There are many people who have seen more than ten general elections in the country and have been witness to how money and muscle power have been used to sway voting patterns. This has happened more in areas where the culture of block voting has struck deep roots, making a mockery of what is regarded as healthy for real democracy. Such block voting has been the norm in the tea gardens of Assam for decades, and the generous application of feasting and liquor has been the accepted practice. After such libations, all that is necessary is for the mager of the tea garden concerned to send word to the labour force as to which political party to vote for. Despite some margil changes in the pattern, the exercise has remained the same. One difference this year was that political parties (more prominently the Congress) went about making gifts of yarn for looms, blankets, and mosquito nets to voters more openly than ever before. Even school buildings were used to distribute such gifts to voters. And by the look of things, even money is going to be used to buy votes with the same swagger of defiance. The Election Commission of India, always late about enforcing essential laws for the fair conduct of elections, seems to have woken up a trifle late again to the mece of the money power this time. It has certainly observed the free and easy flow of huge amounts to be used for buying votes, and has taken some action. A crore of rupees was confiscated in Guwahati alone on a single day. This had not happened before. However, one could easily be misled. It is very likely that much more money is about to be used in the April elections, and that we have just had proof of this by what has been found. The bulk of the money is probably still safe waiting for the right time for distribution.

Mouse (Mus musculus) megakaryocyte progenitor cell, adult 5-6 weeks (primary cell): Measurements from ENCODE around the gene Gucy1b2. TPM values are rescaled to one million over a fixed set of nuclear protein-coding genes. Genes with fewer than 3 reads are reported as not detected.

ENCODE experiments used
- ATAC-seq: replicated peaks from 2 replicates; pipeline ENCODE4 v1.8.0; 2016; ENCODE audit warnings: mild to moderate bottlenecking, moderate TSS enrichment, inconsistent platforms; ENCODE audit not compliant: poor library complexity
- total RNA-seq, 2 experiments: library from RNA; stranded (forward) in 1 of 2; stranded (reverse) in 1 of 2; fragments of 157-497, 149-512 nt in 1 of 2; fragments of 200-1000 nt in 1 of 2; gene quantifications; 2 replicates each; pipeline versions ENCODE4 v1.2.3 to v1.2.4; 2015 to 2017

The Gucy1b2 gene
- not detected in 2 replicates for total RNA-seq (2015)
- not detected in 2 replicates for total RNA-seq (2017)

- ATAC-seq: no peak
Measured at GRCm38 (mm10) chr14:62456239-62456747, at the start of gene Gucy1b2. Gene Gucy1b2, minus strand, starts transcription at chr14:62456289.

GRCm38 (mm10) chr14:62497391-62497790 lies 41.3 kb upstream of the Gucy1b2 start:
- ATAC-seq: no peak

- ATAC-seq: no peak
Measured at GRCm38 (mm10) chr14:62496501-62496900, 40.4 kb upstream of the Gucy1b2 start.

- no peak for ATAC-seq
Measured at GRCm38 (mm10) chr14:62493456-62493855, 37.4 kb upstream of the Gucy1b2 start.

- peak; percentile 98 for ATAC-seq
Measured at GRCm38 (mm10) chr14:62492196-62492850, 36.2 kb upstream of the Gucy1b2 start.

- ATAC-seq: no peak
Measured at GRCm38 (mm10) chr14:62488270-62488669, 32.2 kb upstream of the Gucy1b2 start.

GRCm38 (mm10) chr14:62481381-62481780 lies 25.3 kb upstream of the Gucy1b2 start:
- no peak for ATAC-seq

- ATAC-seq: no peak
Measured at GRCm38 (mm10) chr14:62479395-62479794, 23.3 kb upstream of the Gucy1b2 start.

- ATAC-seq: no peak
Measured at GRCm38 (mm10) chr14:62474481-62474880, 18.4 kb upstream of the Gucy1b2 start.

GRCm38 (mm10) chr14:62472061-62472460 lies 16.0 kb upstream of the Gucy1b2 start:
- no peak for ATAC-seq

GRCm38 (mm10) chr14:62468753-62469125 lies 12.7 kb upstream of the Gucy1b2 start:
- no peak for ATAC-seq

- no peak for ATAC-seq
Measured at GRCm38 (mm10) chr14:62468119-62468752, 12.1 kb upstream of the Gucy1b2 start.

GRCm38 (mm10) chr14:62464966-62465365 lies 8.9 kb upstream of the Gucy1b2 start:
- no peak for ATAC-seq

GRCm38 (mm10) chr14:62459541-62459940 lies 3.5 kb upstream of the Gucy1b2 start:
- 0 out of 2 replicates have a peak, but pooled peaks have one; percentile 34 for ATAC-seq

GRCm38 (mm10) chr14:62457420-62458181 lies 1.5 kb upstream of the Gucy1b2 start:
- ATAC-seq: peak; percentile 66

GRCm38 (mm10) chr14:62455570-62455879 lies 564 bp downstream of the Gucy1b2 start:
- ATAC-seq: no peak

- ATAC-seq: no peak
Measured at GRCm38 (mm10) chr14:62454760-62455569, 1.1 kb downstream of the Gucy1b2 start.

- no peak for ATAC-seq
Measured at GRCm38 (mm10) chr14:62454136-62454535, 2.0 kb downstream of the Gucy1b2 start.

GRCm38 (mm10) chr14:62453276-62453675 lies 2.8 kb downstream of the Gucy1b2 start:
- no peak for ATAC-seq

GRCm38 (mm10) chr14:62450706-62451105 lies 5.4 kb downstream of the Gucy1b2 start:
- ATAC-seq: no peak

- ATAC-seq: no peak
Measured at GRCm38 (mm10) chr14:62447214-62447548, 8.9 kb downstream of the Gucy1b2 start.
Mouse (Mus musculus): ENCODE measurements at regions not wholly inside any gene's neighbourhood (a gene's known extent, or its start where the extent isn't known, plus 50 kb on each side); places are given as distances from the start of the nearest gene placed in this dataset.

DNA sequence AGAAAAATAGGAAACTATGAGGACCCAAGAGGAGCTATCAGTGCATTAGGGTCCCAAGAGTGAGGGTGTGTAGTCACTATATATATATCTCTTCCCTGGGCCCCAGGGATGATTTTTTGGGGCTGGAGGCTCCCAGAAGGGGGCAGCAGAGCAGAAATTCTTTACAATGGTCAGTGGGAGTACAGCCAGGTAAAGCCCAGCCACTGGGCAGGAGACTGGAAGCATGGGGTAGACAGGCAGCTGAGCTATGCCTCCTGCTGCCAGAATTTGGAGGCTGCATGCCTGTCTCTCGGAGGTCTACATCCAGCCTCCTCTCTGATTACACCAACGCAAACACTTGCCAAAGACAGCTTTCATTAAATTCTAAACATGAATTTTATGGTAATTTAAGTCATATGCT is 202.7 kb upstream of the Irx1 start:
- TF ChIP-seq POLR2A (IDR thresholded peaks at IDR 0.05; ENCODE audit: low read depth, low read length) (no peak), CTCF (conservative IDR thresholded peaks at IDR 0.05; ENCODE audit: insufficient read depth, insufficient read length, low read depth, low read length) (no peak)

Money Power at the Polls